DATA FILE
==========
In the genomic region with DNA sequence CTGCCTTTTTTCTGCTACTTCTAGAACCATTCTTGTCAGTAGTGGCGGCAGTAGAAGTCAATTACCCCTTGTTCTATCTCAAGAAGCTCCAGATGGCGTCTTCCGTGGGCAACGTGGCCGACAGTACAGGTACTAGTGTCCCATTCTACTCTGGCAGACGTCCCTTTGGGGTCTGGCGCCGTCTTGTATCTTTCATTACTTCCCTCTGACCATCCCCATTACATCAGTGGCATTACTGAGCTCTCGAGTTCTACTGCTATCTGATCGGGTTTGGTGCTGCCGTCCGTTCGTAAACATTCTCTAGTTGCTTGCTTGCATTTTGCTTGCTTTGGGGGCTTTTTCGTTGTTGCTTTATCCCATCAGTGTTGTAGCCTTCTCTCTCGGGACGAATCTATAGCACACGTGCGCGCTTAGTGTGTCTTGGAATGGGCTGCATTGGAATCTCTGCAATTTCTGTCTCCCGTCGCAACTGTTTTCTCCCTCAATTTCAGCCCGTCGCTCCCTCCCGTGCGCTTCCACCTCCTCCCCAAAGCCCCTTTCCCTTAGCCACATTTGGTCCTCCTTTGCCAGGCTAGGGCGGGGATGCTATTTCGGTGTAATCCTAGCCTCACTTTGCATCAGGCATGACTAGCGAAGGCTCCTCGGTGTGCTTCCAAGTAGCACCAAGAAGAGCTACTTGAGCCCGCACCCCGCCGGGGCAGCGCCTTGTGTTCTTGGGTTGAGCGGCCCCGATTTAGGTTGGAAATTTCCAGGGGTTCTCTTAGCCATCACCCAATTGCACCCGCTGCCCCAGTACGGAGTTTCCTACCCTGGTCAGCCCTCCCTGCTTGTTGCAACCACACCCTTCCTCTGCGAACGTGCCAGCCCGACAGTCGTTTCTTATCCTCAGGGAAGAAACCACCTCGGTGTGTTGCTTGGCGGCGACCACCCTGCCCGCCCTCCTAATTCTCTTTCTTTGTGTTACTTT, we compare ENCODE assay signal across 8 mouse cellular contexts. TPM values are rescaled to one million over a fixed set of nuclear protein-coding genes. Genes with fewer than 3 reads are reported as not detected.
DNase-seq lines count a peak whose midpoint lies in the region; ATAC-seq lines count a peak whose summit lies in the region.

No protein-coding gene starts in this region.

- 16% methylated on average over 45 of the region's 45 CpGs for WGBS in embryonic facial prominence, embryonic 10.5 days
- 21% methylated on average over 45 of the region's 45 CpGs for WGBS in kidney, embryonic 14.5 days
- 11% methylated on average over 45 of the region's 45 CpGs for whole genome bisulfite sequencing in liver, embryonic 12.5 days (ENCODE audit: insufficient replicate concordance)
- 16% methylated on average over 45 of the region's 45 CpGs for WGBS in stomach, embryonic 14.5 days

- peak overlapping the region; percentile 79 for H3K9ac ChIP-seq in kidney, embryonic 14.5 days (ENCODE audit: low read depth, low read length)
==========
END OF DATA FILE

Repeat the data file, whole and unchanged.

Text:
In the genomic region with DNA sequence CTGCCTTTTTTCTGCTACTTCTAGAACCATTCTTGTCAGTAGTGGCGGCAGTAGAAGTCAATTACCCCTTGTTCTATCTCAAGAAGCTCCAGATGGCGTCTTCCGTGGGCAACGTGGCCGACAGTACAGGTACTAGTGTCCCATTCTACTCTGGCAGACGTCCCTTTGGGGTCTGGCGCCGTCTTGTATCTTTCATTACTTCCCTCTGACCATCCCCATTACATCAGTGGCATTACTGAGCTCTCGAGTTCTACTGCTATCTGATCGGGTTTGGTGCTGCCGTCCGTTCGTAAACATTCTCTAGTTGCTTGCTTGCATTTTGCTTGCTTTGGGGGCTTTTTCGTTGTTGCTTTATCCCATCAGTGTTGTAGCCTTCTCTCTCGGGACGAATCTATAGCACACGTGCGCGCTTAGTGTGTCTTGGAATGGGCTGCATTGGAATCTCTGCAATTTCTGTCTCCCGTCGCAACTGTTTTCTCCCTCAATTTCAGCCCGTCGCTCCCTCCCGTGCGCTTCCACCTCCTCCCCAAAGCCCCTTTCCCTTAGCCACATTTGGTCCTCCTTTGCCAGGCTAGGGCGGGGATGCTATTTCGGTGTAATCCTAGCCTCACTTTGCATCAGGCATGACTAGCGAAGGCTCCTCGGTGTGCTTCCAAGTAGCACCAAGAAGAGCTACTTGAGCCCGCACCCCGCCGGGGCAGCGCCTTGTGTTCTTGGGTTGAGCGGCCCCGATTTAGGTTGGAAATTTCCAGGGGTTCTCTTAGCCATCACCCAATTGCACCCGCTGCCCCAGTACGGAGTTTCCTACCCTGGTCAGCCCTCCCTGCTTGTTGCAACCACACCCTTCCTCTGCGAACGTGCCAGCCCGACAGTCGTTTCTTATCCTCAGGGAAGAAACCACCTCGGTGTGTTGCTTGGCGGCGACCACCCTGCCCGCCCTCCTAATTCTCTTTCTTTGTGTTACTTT, we compare ENCODE assay signal across 8 mouse cellular contexts. TPM values are rescaled to one million over a fixed set of nuclear protein-coding genes. Genes with fewer than 3 reads are reported as not detected.
DNase-seq lines count a peak whose midpoint lies in the region; ATAC-seq lines count a peak whose summit lies in the region.

No protein-coding gene starts in this region.

- 16% methylated on average over 45 of the region's 45 CpGs for WGBS in embryonic facial prominence, embryonic 10.5 days
- 21% methylated on average over 45 of the region's 45 CpGs for WGBS in kidney, embryonic 14.5 days
- 11% methylated on average over 45 of the region's 45 CpGs for whole genome bisulfite sequencing in liver, embryonic 12.5 days (ENCODE audit: insufficient replicate concordance)
- 16% methylated on average over 45 of the region's 45 CpGs for WGBS in stomach, embryonic 14.5 days

- peak overlapping the region; percentile 79 for H3K9ac ChIP-seq in kidney, embryonic 14.5 days (ENCODE audit: low read depth, low read length)